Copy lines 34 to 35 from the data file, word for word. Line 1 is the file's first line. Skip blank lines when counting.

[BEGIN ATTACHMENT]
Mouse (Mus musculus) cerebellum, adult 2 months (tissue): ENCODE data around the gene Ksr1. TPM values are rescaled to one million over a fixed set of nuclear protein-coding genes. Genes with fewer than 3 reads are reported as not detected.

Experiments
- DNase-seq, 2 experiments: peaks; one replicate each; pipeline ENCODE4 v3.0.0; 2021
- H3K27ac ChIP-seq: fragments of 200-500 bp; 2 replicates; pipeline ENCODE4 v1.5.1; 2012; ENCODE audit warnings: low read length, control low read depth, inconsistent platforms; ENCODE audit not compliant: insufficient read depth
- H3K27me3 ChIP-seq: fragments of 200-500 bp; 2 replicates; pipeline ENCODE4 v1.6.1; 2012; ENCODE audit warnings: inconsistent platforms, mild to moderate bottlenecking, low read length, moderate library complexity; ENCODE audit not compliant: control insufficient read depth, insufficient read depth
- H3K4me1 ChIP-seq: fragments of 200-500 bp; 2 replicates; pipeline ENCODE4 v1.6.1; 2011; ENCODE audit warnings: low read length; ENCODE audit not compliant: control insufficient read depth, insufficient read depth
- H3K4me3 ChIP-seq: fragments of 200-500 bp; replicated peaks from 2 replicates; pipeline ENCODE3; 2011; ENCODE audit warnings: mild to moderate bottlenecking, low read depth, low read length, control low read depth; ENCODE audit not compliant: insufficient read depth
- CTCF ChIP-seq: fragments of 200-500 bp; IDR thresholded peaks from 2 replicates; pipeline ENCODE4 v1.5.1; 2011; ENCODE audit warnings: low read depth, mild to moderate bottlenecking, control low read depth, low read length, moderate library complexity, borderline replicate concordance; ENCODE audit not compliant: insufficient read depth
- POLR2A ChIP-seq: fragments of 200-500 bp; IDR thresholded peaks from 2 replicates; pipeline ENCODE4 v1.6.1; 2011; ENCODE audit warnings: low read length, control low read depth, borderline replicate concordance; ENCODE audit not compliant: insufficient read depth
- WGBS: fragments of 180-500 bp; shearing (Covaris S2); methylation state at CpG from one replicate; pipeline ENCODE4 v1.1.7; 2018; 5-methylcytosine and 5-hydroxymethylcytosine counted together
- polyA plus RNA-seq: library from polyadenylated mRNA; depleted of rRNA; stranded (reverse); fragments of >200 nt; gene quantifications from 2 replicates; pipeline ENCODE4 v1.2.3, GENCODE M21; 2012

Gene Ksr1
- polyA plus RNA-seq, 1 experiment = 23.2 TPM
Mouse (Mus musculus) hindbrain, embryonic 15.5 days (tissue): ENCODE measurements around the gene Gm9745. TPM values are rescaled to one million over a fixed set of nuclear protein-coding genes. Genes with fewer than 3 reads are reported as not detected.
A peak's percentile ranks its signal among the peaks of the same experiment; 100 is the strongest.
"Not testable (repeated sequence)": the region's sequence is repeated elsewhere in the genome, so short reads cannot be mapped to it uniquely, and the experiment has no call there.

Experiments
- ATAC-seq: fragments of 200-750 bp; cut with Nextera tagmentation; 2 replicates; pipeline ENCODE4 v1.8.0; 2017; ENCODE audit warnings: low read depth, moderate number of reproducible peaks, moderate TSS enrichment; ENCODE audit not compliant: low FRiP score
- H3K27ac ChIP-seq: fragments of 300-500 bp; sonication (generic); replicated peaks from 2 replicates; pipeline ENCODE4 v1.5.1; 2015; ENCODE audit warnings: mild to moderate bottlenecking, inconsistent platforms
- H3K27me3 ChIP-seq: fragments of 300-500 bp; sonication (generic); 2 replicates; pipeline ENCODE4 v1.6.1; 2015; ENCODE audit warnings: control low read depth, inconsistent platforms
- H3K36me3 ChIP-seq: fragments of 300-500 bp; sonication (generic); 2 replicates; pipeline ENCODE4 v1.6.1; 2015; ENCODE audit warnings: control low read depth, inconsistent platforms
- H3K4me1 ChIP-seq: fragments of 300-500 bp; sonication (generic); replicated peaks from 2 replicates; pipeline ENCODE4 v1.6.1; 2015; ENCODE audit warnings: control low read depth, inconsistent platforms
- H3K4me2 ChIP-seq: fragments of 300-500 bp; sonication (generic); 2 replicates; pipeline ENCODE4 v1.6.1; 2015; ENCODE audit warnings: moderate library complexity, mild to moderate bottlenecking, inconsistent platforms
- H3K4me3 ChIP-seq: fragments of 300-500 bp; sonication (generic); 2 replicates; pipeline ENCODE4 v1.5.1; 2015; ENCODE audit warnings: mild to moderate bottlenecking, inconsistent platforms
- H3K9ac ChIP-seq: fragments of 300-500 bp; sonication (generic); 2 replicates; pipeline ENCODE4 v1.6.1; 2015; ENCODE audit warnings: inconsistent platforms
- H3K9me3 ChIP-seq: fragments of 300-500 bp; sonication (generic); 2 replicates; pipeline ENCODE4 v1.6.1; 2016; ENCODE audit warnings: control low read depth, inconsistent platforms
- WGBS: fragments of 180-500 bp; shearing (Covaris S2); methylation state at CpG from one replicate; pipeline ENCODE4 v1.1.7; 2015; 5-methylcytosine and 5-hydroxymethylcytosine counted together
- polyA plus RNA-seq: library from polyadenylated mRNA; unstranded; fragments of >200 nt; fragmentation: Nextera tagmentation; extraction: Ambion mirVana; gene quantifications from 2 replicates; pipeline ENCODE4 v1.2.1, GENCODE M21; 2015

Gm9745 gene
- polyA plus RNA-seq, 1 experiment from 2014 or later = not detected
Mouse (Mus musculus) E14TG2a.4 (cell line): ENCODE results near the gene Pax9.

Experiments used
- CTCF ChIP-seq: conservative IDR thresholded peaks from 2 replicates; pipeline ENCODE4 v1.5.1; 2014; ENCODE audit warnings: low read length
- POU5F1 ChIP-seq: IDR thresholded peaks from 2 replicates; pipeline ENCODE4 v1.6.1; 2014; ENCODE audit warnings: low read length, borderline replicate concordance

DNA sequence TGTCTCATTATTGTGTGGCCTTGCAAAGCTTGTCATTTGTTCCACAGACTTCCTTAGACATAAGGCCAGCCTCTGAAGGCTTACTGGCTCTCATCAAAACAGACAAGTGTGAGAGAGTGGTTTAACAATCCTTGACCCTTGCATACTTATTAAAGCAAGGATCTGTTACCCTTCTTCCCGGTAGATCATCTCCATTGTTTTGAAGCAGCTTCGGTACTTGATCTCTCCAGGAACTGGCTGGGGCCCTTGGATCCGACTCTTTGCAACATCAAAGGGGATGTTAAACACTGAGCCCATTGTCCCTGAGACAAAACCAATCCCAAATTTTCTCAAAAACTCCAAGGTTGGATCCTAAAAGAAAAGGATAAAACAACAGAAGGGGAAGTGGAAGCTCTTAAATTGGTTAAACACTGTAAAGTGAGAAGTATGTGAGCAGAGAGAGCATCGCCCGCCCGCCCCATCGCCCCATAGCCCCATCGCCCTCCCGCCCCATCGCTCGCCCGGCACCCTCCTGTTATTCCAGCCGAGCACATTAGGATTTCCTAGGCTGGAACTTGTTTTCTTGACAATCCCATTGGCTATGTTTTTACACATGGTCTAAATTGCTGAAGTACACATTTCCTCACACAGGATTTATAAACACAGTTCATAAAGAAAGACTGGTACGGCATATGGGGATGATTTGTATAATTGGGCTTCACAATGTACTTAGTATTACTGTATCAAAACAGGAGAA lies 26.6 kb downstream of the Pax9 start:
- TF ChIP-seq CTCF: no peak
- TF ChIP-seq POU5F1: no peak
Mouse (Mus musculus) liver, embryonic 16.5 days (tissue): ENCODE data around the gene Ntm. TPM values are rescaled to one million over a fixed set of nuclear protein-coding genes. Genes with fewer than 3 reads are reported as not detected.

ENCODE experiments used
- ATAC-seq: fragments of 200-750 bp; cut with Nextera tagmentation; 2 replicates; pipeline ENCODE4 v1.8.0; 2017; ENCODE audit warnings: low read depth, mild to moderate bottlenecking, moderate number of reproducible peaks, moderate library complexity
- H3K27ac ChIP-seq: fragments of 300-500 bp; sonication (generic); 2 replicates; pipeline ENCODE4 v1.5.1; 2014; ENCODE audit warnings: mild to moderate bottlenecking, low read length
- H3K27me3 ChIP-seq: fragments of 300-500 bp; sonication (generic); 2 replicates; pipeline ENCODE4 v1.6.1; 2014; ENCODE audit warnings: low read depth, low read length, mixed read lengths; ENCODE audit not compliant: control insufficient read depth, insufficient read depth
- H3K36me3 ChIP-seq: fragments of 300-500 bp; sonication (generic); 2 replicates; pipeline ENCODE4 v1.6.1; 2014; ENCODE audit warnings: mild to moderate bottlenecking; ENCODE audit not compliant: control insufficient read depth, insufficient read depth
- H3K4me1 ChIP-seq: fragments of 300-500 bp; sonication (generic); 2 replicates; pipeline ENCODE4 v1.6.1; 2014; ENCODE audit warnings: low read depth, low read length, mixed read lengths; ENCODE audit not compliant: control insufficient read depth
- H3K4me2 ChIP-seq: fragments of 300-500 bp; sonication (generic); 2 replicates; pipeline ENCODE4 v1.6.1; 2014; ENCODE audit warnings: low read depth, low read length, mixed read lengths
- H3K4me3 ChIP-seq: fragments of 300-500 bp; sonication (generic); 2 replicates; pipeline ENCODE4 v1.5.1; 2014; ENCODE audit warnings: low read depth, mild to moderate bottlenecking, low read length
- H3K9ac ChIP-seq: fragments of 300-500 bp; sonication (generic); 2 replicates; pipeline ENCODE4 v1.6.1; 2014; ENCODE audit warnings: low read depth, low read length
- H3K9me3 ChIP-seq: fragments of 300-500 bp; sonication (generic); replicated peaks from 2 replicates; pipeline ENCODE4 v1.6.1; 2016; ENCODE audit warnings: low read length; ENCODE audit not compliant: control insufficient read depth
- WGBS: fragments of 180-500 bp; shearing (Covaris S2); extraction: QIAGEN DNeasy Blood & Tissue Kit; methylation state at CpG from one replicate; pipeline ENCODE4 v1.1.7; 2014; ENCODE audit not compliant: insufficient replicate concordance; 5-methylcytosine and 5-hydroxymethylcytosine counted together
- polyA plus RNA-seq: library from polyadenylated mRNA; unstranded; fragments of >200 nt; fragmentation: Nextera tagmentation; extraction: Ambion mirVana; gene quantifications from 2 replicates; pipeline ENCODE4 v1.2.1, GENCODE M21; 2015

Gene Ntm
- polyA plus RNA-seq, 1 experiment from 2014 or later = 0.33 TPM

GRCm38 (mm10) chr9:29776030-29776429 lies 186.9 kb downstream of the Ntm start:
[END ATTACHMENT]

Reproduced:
- POU5F1 ChIP-seq: IDR thresholded peaks from 2 replicates; pipeline ENCODE4 v1.6.1; 2014; ENCODE audit warnings: low read length, borderline replicate concordance

DNA sequence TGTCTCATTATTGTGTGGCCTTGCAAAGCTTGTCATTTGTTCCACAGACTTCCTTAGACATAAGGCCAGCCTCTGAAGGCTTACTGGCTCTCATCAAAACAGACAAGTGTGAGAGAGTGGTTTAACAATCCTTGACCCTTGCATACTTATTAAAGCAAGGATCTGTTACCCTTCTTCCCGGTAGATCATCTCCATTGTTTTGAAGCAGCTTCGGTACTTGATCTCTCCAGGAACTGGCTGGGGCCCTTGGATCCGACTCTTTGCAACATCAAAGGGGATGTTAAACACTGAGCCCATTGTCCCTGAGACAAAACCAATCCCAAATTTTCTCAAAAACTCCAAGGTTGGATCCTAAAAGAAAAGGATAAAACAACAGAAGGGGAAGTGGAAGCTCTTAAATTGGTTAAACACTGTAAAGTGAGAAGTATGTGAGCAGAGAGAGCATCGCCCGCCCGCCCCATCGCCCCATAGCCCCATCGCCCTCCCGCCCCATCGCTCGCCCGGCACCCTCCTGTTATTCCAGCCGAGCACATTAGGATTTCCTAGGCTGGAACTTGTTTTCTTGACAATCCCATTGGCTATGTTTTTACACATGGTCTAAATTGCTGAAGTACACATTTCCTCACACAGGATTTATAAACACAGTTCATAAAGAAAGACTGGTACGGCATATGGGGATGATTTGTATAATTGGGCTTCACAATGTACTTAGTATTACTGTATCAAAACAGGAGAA lies 26.6 kb downstream of the Pax9 start: